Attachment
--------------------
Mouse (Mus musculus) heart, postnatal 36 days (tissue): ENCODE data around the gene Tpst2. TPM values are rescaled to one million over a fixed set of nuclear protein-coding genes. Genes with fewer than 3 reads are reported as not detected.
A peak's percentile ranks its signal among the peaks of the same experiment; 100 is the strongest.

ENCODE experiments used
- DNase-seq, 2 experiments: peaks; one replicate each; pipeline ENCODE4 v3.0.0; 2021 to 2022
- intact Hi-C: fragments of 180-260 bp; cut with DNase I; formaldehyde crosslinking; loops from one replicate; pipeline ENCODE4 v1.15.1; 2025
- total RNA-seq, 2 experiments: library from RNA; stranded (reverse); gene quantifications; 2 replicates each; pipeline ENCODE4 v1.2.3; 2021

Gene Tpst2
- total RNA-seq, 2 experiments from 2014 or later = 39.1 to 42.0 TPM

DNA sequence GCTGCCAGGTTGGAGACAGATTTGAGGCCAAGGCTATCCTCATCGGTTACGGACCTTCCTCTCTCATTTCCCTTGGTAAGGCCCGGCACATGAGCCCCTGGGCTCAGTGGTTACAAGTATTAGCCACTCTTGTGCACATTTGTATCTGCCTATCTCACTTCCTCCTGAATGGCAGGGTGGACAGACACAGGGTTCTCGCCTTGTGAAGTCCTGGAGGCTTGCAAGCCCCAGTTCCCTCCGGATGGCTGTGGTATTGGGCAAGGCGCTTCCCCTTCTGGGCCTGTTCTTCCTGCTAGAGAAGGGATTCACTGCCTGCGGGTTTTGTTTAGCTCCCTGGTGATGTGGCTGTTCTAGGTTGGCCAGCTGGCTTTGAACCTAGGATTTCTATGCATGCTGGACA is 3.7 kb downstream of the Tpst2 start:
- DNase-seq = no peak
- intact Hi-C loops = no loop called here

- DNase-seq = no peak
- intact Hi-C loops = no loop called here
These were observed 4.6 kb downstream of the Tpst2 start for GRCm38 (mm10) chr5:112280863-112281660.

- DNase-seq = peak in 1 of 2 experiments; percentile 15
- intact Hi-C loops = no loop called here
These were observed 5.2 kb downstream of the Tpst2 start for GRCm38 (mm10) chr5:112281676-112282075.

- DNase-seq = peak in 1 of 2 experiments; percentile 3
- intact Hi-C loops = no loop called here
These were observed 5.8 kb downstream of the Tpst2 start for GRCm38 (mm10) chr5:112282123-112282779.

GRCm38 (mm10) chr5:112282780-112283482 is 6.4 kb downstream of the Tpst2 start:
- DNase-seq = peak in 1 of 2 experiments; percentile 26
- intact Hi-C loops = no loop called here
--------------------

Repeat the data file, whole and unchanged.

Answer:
Mouse (Mus musculus) heart, postnatal 36 days (tissue): ENCODE data around the gene Tpst2. TPM values are rescaled to one million over a fixed set of nuclear protein-coding genes. Genes with fewer than 3 reads are reported as not detected.
A peak's percentile ranks its signal among the peaks of the same experiment; 100 is the strongest.

ENCODE experiments used
- DNase-seq, 2 experiments: peaks; one replicate each; pipeline ENCODE4 v3.0.0; 2021 to 2022
- intact Hi-C: fragments of 180-260 bp; cut with DNase I; formaldehyde crosslinking; loops from one replicate; pipeline ENCODE4 v1.15.1; 2025
- total RNA-seq, 2 experiments: library from RNA; stranded (reverse); gene quantifications; 2 replicates each; pipeline ENCODE4 v1.2.3; 2021

Gene Tpst2
- total RNA-seq, 2 experiments from 2014 or later = 39.1 to 42.0 TPM

DNA sequence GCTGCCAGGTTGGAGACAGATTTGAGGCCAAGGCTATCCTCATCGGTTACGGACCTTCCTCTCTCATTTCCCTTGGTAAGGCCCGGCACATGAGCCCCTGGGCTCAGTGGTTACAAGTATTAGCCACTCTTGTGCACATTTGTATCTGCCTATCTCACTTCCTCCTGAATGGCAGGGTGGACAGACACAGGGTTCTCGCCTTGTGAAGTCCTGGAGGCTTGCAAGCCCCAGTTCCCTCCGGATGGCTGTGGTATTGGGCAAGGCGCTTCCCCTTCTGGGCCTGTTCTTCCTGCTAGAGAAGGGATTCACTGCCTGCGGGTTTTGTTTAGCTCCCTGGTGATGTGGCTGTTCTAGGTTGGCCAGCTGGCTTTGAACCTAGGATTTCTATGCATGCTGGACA is 3.7 kb downstream of the Tpst2 start:
- DNase-seq = no peak
- intact Hi-C loops = no loop called here

- DNase-seq = no peak
- intact Hi-C loops = no loop called here
These were observed 4.6 kb downstream of the Tpst2 start for GRCm38 (mm10) chr5:112280863-112281660.

- DNase-seq = peak in 1 of 2 experiments; percentile 15
- intact Hi-C loops = no loop called here
These were observed 5.2 kb downstream of the Tpst2 start for GRCm38 (mm10) chr5:112281676-112282075.

- DNase-seq = peak in 1 of 2 experiments; percentile 3
- intact Hi-C loops = no loop called here
These were observed 5.8 kb downstream of the Tpst2 start for GRCm38 (mm10) chr5:112282123-112282779.

GRCm38 (mm10) chr5:112282780-112283482 is 6.4 kb downstream of the Tpst2 start:
- DNase-seq = peak in 1 of 2 experiments; percentile 26
- intact Hi-C loops = no loop called here